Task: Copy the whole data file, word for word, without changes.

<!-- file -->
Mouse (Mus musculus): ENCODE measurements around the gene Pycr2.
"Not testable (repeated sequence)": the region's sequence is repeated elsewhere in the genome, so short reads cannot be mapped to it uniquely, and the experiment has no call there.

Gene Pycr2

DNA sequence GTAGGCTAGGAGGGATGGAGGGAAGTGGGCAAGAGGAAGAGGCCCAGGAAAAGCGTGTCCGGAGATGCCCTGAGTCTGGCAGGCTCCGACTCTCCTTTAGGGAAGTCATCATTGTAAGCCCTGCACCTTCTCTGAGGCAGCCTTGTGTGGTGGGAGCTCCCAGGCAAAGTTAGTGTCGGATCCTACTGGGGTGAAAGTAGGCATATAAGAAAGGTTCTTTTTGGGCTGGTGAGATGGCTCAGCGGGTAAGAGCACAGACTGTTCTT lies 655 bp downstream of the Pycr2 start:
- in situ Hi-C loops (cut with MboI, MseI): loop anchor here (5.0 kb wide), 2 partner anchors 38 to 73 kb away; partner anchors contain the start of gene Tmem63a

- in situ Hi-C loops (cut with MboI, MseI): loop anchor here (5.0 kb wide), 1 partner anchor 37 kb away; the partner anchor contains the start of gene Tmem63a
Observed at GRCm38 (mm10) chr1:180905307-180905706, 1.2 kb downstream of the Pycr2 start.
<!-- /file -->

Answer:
Mouse (Mus musculus): ENCODE measurements around the gene Pycr2.
"Not testable (repeated sequence)": the region's sequence is repeated elsewhere in the genome, so short reads cannot be mapped to it uniquely, and the experiment has no call there.

Gene Pycr2

DNA sequence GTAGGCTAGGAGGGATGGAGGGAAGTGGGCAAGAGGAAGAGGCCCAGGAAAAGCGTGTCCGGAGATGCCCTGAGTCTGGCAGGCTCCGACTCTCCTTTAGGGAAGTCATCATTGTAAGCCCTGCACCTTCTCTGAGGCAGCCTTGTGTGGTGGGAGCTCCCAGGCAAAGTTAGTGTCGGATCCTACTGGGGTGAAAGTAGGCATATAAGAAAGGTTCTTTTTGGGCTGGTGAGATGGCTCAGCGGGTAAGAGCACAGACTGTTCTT lies 655 bp downstream of the Pycr2 start:
- in situ Hi-C loops (cut with MboI, MseI): loop anchor here (5.0 kb wide), 2 partner anchors 38 to 73 kb away; partner anchors contain the start of gene Tmem63a

- in situ Hi-C loops (cut with MboI, MseI): loop anchor here (5.0 kb wide), 1 partner anchor 37 kb away; the partner anchor contains the start of gene Tmem63a
Observed at GRCm38 (mm10) chr1:180905307-180905706, 1.2 kb downstream of the Pycr2 start.